To Kill a Mockingbird
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21-40 of 60 items from 2016   « Prev | Next »


Donovan’s Brain

29 February 2016 5:04 PM, PST | Trailers from Hell | See recent Trailers from Hell news »

Blinded by science! And no, it's not a sequel to Donovan's Reef.  Lew Ayres yanks the living brain out of a dying millionaire, plugs it into his mad lab gizmos, and is soon obeying the know-it-all noggin's telepathic commands to scheme and murder. Gene Evans and Nancy Reagan assist in Curt Siodmak's creative, compelling tale of possession by mental remote control. Donovan's Brain Blu-ray Kl Studio Classics 1953 / B&W / 1:37 flat Academy / 83 min. / Street Date March 22, 2016 / available through Kino Lorber / 29.95 Starring Lew Ayres, Gene Evans, Nancy Reagan, Steve Brodie, Tom Powers, Lisa K. Howard, James Anderson, Victor Sutherland, Harlan Warde, John Hamilton. Cinematography Joseph H. Biroc Film Editor Herbert L. Strock Production Design Boris Leven Original Music Eddie Dunstedter Written by Felix Feist, Hugh Brooke from the novel by Curt Siodmak Produced by Allan Dowling, Tom Gries Directed by Felix E. Feist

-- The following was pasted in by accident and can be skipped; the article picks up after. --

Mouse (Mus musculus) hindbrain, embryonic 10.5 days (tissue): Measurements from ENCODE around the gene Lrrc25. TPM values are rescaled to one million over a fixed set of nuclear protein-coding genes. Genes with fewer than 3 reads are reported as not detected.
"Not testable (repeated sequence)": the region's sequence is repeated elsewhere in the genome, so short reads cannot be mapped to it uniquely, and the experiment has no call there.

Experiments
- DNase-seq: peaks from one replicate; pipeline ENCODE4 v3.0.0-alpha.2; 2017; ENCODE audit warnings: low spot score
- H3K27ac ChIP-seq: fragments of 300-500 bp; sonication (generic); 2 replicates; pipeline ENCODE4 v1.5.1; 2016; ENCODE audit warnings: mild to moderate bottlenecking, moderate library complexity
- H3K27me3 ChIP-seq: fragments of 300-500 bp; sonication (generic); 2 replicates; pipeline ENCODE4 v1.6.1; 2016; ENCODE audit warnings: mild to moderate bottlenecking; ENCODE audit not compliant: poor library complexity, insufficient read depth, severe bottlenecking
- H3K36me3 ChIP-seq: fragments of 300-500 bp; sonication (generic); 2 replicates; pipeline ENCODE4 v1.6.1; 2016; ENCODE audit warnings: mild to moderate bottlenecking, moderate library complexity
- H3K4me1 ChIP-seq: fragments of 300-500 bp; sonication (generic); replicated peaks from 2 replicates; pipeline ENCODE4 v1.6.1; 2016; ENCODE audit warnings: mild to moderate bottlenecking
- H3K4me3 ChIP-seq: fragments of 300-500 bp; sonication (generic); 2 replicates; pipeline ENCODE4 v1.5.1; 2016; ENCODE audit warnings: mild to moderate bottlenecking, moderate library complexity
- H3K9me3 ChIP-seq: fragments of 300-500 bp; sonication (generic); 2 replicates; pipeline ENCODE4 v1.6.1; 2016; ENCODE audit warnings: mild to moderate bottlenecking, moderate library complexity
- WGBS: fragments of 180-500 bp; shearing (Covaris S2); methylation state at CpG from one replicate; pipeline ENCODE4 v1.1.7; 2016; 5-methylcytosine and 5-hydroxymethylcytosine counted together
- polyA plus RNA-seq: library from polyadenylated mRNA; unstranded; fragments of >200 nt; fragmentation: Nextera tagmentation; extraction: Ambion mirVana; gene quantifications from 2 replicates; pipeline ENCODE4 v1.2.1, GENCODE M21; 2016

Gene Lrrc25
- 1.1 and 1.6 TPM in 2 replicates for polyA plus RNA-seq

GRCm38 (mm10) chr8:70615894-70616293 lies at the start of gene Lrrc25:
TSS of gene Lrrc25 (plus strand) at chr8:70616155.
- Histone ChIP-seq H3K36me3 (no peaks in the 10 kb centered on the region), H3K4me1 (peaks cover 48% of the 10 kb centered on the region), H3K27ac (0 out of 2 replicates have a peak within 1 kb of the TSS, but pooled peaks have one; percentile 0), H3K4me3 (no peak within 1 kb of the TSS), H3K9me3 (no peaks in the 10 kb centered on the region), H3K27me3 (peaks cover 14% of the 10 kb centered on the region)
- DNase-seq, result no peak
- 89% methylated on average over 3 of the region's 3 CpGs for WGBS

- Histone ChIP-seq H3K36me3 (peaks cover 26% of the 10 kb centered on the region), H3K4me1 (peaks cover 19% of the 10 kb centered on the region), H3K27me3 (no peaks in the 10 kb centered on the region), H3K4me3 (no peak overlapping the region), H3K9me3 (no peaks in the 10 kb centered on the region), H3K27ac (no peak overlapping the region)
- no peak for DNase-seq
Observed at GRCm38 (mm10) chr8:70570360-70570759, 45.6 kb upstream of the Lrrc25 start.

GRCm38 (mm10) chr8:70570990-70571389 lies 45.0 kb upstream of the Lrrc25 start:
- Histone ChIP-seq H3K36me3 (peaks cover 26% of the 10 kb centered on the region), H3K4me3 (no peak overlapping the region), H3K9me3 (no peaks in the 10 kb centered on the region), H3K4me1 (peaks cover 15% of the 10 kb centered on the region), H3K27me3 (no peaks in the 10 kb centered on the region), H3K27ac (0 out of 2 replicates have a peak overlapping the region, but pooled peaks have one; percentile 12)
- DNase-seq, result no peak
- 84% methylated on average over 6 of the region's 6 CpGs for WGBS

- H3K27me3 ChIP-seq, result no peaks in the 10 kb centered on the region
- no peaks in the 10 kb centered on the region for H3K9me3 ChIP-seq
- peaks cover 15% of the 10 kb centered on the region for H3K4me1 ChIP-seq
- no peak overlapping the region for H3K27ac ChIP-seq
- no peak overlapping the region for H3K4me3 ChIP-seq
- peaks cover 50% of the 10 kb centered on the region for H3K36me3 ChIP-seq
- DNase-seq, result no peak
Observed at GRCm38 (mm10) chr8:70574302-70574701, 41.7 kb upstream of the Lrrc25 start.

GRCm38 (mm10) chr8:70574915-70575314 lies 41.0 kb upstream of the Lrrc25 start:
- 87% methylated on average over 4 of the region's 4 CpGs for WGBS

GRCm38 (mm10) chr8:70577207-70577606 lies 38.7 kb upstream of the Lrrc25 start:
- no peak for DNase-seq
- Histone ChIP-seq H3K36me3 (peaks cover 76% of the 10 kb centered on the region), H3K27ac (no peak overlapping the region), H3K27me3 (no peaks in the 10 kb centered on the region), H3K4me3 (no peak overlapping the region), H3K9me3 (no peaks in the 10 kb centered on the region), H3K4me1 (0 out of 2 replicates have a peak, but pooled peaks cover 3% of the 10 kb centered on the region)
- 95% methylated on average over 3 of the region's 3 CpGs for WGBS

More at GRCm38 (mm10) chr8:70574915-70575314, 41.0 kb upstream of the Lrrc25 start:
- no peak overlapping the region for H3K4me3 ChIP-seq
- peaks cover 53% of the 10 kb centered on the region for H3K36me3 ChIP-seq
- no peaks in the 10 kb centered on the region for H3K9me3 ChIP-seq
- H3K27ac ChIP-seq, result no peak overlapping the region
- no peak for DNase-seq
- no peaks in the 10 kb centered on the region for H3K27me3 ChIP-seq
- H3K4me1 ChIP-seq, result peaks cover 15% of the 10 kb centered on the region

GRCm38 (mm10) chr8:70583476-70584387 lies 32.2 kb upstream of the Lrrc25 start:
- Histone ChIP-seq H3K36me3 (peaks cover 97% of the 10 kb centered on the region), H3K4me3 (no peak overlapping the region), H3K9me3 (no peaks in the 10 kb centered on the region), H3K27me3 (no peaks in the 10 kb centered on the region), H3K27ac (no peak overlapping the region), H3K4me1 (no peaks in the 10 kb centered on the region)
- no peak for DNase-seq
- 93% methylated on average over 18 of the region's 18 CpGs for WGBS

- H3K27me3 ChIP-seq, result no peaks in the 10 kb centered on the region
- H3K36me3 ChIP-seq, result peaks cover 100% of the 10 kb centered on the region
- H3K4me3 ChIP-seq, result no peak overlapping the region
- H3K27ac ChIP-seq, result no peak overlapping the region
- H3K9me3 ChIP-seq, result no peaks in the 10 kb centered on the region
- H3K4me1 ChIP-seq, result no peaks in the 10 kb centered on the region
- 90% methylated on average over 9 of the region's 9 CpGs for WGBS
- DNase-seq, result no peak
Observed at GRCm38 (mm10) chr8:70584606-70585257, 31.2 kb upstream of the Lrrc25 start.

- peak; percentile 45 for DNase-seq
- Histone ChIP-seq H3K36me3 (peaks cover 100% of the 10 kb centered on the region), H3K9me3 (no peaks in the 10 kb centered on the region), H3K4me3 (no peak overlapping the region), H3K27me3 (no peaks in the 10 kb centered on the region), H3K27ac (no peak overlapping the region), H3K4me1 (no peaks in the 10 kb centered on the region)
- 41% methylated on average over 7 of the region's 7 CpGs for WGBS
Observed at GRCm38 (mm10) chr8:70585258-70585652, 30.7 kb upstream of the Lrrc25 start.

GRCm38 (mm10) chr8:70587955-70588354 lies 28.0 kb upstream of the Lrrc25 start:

Reviewed by Glenn Erickson

Sci-fi and horror »

- Glenn Erickson

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Remembering Harper Lee on Screen, From ‘Mockingbird’ to ‘Capote’

23 February 2016 3:03 PM, PST | Variety - Film News | See recent Variety - Film News news »

Nearly a decade ago the movies gave us two different, equally well-etched portraits of Nelle Harper Lee, played by Catherine Keener in “Capote” (2006) and by Sandra Bullock in “Infamous” (2007). In both films Lee emerges a picture of sturdy, soft-spoken grace as she accompanies her childhood friend Truman Capote to Kansas, where he is researching his future true-crime masterwork, “In Cold Blood.”

Her role in the process proves far more important than either she or the fluttery, self-absorbed Capote lets on: She is there to grease the wheels of his investigation, to inoculate the locals against their prejudices toward this East Coast outsider, and to nudge open doors that might otherwise be slammed in his face. By standing alongside Truman (and, when necessary, putting him in his place), she builds a bridge between him and the townsfolk — and also, crucially, between him and the audience. Her quiet, homespun goodness vouches for »

- Justin Chang